Nearly one-quarter of surveyed physician practices say they won’t be ready for the October 1 ICD-10 implementation deadline and another one-quarter are unsure if they will be ready in time.

That’s the finding of the Workgroup for Electronic Data Interchange’s latest and final ICD-10 Industry Readiness Survey of 621 respondents, including 453 providers, 96 health plans and 72 vendors, conducted in June and released on Monday.

The number of health systems, hospitals, and health plans that have started or completed external ICD-10 testing is “very encouraging”—as is the number of vendors with production-ready products available to customers—WEDI concludes. And, except for physicians, nearly all respondents to the survey expect to be ready by October 1. However, physician practices are a “cause for concern” given that less than 50 percent responded that they were ready or would be ready by the compliance date, according to the organization.

“Based on the survey results, it appears that much of the industry is approaching readiness, but there is still work to do, especially for physician practices,” WEDI reports in a July 30 letter to Health and Human Services Secretary Burwell. “We assert that if the industry, and in particular physician practices, do not make a dedicated and aggressive effort to complete their implementation activities in the time remaining, there is likely to be disruption to industry claims processing on Oct. 1, 2015.”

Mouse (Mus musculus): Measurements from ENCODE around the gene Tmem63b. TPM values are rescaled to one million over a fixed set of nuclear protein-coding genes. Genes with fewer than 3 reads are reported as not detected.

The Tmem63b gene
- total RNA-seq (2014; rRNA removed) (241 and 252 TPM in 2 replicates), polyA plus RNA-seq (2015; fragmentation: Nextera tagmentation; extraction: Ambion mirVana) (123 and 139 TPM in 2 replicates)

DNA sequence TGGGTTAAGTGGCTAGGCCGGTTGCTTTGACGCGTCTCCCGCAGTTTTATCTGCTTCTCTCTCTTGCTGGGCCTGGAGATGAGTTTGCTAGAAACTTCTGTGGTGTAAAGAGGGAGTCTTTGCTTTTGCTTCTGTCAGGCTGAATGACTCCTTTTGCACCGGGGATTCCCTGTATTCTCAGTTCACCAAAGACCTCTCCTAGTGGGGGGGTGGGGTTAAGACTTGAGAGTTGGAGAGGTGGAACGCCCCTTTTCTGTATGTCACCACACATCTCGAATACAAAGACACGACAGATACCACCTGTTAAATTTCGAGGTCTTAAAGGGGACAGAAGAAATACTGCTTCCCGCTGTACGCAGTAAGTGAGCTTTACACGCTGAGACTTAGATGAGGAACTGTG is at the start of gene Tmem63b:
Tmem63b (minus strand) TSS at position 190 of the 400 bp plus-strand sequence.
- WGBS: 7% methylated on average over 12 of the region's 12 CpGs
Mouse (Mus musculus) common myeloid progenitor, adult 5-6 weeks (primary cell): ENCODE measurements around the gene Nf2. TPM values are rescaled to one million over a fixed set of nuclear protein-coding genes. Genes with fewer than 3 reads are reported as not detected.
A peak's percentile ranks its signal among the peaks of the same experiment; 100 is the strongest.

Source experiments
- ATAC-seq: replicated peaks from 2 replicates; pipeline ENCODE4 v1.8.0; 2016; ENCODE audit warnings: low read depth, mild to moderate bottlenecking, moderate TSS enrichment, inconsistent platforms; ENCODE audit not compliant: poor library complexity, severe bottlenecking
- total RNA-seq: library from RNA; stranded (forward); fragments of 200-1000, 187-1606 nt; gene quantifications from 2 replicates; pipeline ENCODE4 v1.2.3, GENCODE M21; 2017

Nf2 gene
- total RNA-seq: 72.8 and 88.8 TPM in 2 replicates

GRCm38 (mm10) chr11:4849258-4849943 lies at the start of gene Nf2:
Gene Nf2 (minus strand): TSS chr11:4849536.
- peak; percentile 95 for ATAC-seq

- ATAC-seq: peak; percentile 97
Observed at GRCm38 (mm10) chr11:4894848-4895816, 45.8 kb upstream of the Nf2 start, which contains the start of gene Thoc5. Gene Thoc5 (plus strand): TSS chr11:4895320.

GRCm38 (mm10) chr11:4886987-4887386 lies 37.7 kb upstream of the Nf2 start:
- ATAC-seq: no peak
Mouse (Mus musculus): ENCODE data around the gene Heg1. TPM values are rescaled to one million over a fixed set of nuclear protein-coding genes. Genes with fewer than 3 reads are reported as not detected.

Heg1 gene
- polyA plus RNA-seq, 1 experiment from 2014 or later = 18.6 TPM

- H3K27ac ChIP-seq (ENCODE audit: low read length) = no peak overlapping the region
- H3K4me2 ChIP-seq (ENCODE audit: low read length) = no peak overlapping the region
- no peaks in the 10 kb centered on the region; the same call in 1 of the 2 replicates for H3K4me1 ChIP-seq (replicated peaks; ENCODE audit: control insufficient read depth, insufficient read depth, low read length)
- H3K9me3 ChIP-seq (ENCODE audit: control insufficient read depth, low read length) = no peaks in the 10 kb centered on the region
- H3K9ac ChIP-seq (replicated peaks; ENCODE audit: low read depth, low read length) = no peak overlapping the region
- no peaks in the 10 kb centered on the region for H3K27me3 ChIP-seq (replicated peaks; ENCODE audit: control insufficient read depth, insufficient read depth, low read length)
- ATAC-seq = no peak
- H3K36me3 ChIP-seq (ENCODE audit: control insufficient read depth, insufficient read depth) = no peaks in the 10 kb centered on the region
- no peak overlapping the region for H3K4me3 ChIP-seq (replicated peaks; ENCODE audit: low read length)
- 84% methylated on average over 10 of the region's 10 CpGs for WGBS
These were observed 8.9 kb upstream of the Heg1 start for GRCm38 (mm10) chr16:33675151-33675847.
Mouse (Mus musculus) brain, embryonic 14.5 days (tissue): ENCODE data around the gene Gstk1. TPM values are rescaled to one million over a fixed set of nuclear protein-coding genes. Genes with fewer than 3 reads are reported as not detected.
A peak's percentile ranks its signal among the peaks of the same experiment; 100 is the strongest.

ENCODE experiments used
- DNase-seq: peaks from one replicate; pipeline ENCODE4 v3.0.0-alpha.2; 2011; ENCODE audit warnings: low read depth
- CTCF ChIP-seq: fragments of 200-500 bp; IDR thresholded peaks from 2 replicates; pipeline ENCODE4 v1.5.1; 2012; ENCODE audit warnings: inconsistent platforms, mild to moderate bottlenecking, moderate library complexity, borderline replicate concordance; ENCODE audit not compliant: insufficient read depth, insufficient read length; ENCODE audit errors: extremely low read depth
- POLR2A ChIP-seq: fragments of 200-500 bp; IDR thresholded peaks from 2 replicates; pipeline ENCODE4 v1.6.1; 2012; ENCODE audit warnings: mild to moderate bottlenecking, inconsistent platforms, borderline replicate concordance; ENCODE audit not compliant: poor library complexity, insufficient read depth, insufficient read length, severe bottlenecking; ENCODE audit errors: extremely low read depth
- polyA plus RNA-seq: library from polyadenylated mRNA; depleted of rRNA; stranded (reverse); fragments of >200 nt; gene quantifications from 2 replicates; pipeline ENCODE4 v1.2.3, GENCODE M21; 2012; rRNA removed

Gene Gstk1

Part of the problem is that while nearly 75 percent of health systems, hospitals, and health plans indicated they have started or completed external ICD-10 testing, only about 20 percent of physician practices surveyed have started or completed such testing.

Also See: Survey Finds Provider ICD-10 Testing Lags

In its letter to Burwell, WEDI strongly encouraged HHS to “leverage its communication channels to continue promoting the need for compliance”because of the impact that non-compliance could have on the industry.

Results of a separate poll released on Monday by SERMO, an online social network for doctors, found that 71 percent of its surveye physicians—based on 1,670 responses as of last week—were not ready for the ICD-10 transition.

On the positive side, WEDI’s survey found that 90 percent of hospitals/health systems responded that they were ready or would be ready by the ICD-10 deadline, while only a few were unsure if they would be ready. In addition, 40 percent of health plans indicated that they were already prepared and the remaining 60 percent said they would be ready by October 1. And, all vendors surveyed said that their products would be ready by the compliance date.  

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